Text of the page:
review of Undermajordomo Minor by Patrick Dewitt
The follow up to Dewitt's novel The Sisters Brothers is based this tine on the Gothic genre. The main character is Lucien "Lucy" Minor and with the mysterious death of his father, the parish priest of Bury writes to kings, barons and other noblemen about hiring Lucy as a servant in their castle to which it gets one reply. The person most ecstatic about his leaving seems to his mother who quickly moves to offer to rent out Lucy's room.
Lucy is a bit of a fantasist, his encounter with Marina before leaving Bury andhis first encounter with Memel and Mewe on the train to the Castle of Aux shows a great imagination for Lucy.
Once reached Aux, he is confronted by the war that is in the surrounding areas although like Lucy, the reader never gets to know why, much like the other characters in it, fighting for the sake of fighting.
The Castle itself is a desolate bleak empty place. Most of the rooms untouched and the baron's nocturnal activities. The castle has a hauntingness to the place. The major domo is Mr. Olderglough, a man in solitude looking after the affairs of the castle as best he can and there is the chambermaid become chef of the castle to do the cooking. In the village, Lucy meets the beguiling Klara, daughter of Memel but Klara is engaged kind of to one of the soldiers fighting for nothing.
It is not as good as The Sisters Brothers but as a novel in it's own right, it is very good, funny, interesting and you just want to read it to get to the end. Dewitt has done a really good job writing it and shows an immense ability to go from one genre to another while maintaining a style in his writing that I like (most important of all that I like it ).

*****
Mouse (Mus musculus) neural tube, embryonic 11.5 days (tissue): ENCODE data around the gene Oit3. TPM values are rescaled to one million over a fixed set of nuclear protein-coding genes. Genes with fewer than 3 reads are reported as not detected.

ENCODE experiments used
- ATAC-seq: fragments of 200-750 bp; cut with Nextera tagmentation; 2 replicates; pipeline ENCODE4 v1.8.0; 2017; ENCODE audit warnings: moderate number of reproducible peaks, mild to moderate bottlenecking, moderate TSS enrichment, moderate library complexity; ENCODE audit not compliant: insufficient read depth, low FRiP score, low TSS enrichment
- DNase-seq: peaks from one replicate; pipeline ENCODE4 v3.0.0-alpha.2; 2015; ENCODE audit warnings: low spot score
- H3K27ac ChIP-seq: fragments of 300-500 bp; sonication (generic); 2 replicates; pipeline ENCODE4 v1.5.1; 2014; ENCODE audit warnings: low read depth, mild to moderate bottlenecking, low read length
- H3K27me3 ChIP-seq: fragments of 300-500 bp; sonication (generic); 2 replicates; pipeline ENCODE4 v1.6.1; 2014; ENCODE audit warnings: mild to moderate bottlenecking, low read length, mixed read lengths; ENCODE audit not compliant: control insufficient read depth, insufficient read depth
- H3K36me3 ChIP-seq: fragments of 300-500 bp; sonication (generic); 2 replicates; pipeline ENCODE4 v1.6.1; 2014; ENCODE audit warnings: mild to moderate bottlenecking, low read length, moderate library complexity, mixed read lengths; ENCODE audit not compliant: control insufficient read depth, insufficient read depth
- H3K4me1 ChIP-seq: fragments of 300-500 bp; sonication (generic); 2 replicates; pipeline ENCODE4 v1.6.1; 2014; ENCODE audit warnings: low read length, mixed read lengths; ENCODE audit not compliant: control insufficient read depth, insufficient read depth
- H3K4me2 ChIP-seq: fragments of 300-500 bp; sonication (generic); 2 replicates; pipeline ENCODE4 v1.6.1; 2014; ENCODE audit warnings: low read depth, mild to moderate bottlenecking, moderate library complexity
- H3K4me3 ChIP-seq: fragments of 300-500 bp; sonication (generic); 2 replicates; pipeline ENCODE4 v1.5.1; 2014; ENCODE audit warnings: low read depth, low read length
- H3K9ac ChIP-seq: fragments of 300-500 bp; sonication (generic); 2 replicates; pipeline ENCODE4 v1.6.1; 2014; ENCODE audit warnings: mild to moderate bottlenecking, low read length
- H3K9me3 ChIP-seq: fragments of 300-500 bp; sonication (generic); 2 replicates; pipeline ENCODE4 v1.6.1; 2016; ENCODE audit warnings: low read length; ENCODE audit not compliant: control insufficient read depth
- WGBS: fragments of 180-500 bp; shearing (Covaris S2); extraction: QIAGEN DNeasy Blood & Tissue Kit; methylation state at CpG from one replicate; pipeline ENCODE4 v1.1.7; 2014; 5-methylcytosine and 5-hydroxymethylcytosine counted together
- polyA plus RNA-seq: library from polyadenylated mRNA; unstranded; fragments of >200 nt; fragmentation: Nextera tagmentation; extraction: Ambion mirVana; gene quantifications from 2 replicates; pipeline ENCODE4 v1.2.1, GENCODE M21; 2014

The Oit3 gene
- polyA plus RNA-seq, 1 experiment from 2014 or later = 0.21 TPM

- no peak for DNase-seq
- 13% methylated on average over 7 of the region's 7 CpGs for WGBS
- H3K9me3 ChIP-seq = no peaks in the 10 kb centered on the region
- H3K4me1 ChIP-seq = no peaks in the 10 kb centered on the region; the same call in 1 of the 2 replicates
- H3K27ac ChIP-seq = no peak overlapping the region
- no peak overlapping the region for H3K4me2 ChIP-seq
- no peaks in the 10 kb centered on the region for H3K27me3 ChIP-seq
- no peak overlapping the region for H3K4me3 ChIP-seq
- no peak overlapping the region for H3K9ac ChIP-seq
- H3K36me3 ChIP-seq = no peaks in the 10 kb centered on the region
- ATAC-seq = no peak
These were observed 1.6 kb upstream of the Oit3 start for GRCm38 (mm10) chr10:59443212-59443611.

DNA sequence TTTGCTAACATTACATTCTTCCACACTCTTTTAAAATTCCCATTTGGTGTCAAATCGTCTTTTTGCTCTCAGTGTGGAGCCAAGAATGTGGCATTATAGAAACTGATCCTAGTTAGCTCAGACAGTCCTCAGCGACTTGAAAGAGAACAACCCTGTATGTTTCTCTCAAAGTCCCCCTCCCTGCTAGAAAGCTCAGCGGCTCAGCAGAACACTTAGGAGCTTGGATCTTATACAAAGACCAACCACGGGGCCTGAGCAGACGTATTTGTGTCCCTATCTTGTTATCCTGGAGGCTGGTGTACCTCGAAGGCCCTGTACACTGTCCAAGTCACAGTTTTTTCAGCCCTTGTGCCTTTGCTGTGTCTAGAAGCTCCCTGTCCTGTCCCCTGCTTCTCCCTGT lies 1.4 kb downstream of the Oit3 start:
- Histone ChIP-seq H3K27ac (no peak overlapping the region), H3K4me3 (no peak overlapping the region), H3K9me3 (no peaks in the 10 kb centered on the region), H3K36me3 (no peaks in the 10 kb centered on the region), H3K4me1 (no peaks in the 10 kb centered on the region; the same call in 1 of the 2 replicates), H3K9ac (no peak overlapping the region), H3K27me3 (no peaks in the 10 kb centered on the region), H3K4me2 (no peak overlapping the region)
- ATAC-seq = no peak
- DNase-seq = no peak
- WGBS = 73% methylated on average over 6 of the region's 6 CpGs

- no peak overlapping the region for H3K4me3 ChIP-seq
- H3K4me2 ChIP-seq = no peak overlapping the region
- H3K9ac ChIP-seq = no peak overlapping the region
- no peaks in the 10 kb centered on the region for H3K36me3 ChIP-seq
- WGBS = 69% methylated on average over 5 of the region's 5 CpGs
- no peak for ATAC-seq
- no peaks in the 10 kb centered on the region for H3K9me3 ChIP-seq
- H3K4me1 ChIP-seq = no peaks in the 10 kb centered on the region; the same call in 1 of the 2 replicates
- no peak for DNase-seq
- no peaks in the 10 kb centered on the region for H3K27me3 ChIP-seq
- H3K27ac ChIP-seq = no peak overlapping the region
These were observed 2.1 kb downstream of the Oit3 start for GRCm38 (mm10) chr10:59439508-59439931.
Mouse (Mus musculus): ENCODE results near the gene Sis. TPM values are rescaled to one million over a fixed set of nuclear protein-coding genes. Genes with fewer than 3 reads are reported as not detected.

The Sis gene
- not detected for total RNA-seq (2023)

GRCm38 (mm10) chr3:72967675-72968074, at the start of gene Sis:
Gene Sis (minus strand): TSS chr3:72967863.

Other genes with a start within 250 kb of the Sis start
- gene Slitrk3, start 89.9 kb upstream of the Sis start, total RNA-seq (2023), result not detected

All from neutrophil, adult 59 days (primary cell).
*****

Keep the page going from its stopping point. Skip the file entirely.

The tone and atmosphere built by Dewitt is excellent and while it doesn't live up to what went before it, this novel isn't a bad one to pass the time with. I enjoyed it
Discuss Ablutions. You are reading Patrick de Witt's first novel on the strength of his Booker shortlisted Sisters Brothers. You are drawn to the cover; it looks similar to the Sisters Brothers. It isn't.
You find yourself in a bar, somewhere in America. Probably Los Angeles. You aren't quite clear where. You view the world through an alcoholic haze, drinking free Jameson's Irish Whiskey in a bar where few people seem to pay for their drinks. You are pouring the drinks even though, it seems, you are not the barman.
Discuss the customers. They include a child TV star who has fallen for the drink. There's a coke dealer. There are teachers. There's a psychic. There are hookers. Plus there are the doormen, the South African bar manager and a wannabe film director. In fact, it seems you're the only one who has never had ambitions in Hollywood. You're just living for the next drink or the next hit of coke.
Your story is barely coherent. Mostly just fragments and snippets that might fall together into a plot, if only your life actually had a plot. Of course there is some element of continuity, it's just you can't find the direction.